How to Judge Your Own Book by Its Cover

Tuesday, August 09, 2016

by Porter Anderson (@Porter_Anderson), The Hot Sheet
One of the things we like to remind authors at The Hot Sheet is that self-publishing does not always mean doing it yourself. And—next to genuinely professional editing—cover design can be one of the hardest things for an author to tackle. Not your fault! You’re the writer, you’re not supposed to be a commercial graphic artist.

In interviewing Poland’s top-selling writer, Zygmunt Miłoszewski and his translator Antonia Lloyd-Jones, I was reminded of how powerful a good book cover can be.

Miloszewski’s imprint carefully considered the original Polish book cover of Miłoszewski’s Gniew (“Wrath”) and created something similar but even stronger for its English translation, recently released as Rage.

Rage

Notice how the U.S. cover dispenses with the idyllic town and lake of the Polish cover and focuses simply on the broken-glass impact of anger. What’s more, there’s an impressive restraint in both these covers: grays, red and white, that’s it. And the most important factor here, and in all cover designs, is specificity. While big-lettered titles are familiar in the book world, the volatility implied in both these treatments is pointed and apt: the book has a lot to do with domestic abuse and what’s being subtly communicated here is that violence itself is questioned in the course of the novel.

Basic Criteria for Judging Your Book Cover

Mick Rooney at The Independent Publishing Magazine, carried a guest post from Joshua Jadon, a book cover designer for New York Times and internationally bestselling authors of all genres, with a handy set of do’s and don’ts about cover design. I’m going to cherry pick a bit from Jadon’s list and put them in a somewhat different order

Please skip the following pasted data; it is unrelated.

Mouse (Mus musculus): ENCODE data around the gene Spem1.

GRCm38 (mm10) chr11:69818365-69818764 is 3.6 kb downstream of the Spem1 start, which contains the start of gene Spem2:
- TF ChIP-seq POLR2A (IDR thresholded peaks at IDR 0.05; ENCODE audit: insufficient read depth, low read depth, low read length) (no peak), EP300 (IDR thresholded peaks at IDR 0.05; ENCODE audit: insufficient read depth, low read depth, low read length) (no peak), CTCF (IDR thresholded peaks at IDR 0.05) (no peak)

1. To my mind, the most important point Jadon touches on for a good book cover is “Don’t Be Afraid To Hire a Pro.” I’d simply change that to say, “Don’t Fail To Hire a Pro.” Cover art and design are different skills and talent-sets from writing. Too many authors think they can cobble together something themselves. After spending months, maybe years, on your book, you’re going to slap in some clip art and call that cover “good enough”? Wrong. If your book is “good enough” for your readers to buy, it’s good enough for you to give it a genuine chance in our oh-so-visual world today and get a bona fide top-flight cover that makes your book’s cover “pop” both as an online thumbnail and on a bookstore shelf.
       
      I suggest you check in with Michele DeFilippo’s 1106 Design, which is a recommended provider with IngramSpark for good reason. Probably the best element of DeFilippo’s approach is your direct contact with a pro who’s guiding your project. Some authors do use other less personalized services that offer competitive designs to choose from: the “online design marketplace” 99Designs is probably the best known.